It has been a rough couple of years for the Florida State University athletic department in terms of off-the-field issues. And the Outside the Lines investigation that aired and published Sunday morning about 10 colleges and their athletes’ involvement with campus and local police departments won’t exactly help quiet FSU critics.
In the Outside the Lines report, Florida State had the second-highest number of football and men’s basketball players named in criminal allegations from 2009 to 2014: 66 overall or 18 percent of the rosters. Further, in 70 percent of those incidents, the athletes never faced charges, had charges against them dropped or were not prosecuted. By comparison, cases ended up without being prosecuted 50 percent of the time among a sample of crimes involving college-age males in Tallahassee.
Florida State University
To determine how often crimes involving college athletes are prosecuted and what factors influence them, Outside the Lines requested police reports involving all football and men's basketball players on rosters at 10 schools from 2009 to 2014. The Florida State results:
A deeper look at the data offers additional insight: Florida State had the most alleged incidents of sexual assaults, harassment or violence against women than any of the schools in the Outside the Lines study, with 18. The lone case in which charges were filed was the sexual battery case against football player Gregory Dent, whom a jury convicted last year on the reduced charge of misdemeanor battery. An investigation into allegations of sexual assault against Florida State quarterback Jameis Winston ended with the state attorney declining to pursue criminal charges.
Tallahassee Police Chief Michael J. DeLeo, whose department handled most of the incidents, declined to be interviewed by Outside the Lines. But Florida State University Police Chief David Perry, when asked about the total number of incidents that allegedly involved women, said he wasn’t discouraged because he believes the data “shows that people are willing to come forward.”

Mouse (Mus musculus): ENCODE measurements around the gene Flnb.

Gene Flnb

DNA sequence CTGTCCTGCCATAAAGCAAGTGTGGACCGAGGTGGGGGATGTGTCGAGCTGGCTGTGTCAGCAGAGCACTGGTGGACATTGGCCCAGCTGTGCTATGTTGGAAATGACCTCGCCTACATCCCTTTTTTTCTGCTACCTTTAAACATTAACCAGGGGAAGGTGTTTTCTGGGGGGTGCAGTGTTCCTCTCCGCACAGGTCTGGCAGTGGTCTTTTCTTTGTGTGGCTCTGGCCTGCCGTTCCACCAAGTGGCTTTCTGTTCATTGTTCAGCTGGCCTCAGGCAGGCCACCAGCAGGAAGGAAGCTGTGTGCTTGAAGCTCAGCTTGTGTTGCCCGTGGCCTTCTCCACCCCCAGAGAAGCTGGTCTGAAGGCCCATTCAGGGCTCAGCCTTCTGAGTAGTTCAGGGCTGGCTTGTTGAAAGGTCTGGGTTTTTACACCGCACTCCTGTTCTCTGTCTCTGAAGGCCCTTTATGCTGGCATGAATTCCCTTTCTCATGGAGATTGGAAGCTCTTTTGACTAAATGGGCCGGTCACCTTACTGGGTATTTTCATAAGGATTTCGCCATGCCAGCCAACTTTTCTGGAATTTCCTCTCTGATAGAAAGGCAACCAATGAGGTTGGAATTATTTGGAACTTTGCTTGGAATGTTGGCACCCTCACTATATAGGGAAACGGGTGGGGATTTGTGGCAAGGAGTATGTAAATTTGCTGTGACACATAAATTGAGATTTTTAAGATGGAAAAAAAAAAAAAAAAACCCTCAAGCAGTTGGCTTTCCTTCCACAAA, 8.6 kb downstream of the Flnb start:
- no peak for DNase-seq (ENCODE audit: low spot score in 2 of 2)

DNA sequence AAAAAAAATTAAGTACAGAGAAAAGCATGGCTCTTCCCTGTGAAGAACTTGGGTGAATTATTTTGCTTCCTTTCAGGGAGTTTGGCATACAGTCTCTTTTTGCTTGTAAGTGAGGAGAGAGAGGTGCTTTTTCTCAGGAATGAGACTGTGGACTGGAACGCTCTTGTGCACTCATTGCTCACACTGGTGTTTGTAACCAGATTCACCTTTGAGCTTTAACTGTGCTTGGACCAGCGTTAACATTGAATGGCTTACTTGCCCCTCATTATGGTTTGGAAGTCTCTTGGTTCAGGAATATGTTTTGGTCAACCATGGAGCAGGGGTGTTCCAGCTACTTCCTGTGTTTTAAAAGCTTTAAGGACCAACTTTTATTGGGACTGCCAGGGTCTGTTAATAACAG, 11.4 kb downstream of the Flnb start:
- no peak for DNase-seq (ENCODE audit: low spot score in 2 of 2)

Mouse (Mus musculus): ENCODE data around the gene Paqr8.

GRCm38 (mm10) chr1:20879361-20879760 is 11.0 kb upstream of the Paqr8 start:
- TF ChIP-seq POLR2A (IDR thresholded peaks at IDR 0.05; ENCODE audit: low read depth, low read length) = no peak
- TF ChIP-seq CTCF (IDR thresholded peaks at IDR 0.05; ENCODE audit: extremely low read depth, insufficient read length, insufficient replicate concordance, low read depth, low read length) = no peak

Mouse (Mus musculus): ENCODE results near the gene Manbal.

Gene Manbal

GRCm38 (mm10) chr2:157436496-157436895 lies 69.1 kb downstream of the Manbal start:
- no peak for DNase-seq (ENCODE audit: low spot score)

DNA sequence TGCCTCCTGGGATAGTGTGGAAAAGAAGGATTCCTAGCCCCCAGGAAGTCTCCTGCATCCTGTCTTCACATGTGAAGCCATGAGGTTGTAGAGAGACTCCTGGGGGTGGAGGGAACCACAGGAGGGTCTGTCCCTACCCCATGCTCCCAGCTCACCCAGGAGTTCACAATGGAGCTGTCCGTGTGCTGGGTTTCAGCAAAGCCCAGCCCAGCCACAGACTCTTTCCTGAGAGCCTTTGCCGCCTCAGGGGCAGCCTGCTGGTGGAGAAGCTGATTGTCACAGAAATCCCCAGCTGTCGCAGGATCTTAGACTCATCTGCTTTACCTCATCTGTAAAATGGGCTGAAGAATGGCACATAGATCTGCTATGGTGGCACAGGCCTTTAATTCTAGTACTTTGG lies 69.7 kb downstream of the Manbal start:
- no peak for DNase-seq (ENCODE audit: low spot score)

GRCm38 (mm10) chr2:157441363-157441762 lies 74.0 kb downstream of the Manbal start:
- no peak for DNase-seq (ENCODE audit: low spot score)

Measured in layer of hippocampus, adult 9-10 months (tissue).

“There is a culture here we try to establish that we want people to report incidents. We want people to come forward,” he said.
The school with the second-highest number of allegations of sexual assault, violence against women and harassment was Missouri, with 12 cases and many repeat allegations. Four involved Missouri running back Derrick Washington, who was convicted of sexual assault in 2011. Two involved former basketball player Michael Dixon, and two involved wide receiver Dorial Green-Beckham, neither of whom faced charges.
Other schools had either no cases or just a couple; it is likely that a few police departments in Lavigne’s study withheld reports under various state public records exemptions, especially in cases in which no arrest was made.
State attorney Willie Meggs, whose jurisdiction includes Tallahassee, said he wasn’t sure why Florida State’s numbers would be higher, but he said there was merit to Perry’s assumption: “We have a lot of … publicity that all of our law enforcement and social service agencies do to encourage reporting and encourage involvement.”
The one sexual assault case investigated by Florida State campus police involved a woman who said a football player raped her in a fraternity house in October 2012.
“We were shut down by the victim,” Perry said. He said she requested the case be handled by the university’s judicial affairs department, and she did not cooperate with law enforcement further. “I have no indication as to why,” he said. The athlete, who was a sophomore, was not on the roster the next season.
Based on the narratives in the reports, Outside the Lines was able to find nine cases in which the victim declined prosecution.
Meggs said victims decline to move forward in sexual assault and domestic cases involving non-athletes as well, but the level of media attention and fan reaction when the suspect is an athlete can make it even more likely a victim will change his or her mind. But he said he has also seen instances in which the case dissolves because the victim admits nothing criminal actually happened.
Many of the cases involving FSU athletes were complex, with much of what allegedly happened coming down to one person’s word against another.
The records also include four incidents -- involving three separate athletes and their girlfriends -- in which the male football or basketball player was listed as the victim in an act of violence either toward him or his property. One of the women was an FSU soccer player, and there was no record of her case being prosecuted. One of the girlfriends was convicted of criminal mischief, and the other had no record.